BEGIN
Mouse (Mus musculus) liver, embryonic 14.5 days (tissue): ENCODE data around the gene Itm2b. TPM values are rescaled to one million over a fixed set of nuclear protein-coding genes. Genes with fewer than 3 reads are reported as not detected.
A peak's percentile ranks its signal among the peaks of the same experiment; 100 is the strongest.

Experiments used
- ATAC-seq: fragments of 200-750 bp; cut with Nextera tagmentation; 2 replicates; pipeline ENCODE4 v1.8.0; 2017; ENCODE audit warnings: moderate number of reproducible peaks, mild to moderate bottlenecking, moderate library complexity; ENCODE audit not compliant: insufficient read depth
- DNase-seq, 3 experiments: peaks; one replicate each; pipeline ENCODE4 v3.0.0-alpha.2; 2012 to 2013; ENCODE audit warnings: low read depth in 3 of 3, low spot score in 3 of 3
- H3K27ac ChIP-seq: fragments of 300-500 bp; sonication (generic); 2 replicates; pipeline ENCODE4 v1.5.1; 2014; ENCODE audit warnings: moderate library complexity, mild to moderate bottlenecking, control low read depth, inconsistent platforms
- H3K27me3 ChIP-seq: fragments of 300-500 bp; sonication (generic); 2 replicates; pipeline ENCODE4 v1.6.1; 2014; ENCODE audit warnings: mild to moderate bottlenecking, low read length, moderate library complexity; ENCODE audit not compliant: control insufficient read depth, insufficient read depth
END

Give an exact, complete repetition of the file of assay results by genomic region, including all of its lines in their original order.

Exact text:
Mouse (Mus musculus) liver, embryonic 14.5 days (tissue): ENCODE data around the gene Itm2b. TPM values are rescaled to one million over a fixed set of nuclear protein-coding genes. Genes with fewer than 3 reads are reported as not detected.
A peak's percentile ranks its signal among the peaks of the same experiment; 100 is the strongest.

Experiments used
- ATAC-seq: fragments of 200-750 bp; cut with Nextera tagmentation; 2 replicates; pipeline ENCODE4 v1.8.0; 2017; ENCODE audit warnings: moderate number of reproducible peaks, mild to moderate bottlenecking, moderate library complexity; ENCODE audit not compliant: insufficient read depth
- DNase-seq, 3 experiments: peaks; one replicate each; pipeline ENCODE4 v3.0.0-alpha.2; 2012 to 2013; ENCODE audit warnings: low read depth in 3 of 3, low spot score in 3 of 3
- H3K27ac ChIP-seq: fragments of 300-500 bp; sonication (generic); 2 replicates; pipeline ENCODE4 v1.5.1; 2014; ENCODE audit warnings: moderate library complexity, mild to moderate bottlenecking, control low read depth, inconsistent platforms
- H3K27me3 ChIP-seq: fragments of 300-500 bp; sonication (generic); 2 replicates; pipeline ENCODE4 v1.6.1; 2014; ENCODE audit warnings: mild to moderate bottlenecking, low read length, moderate library complexity; ENCODE audit not compliant: control insufficient read depth, insufficient read depth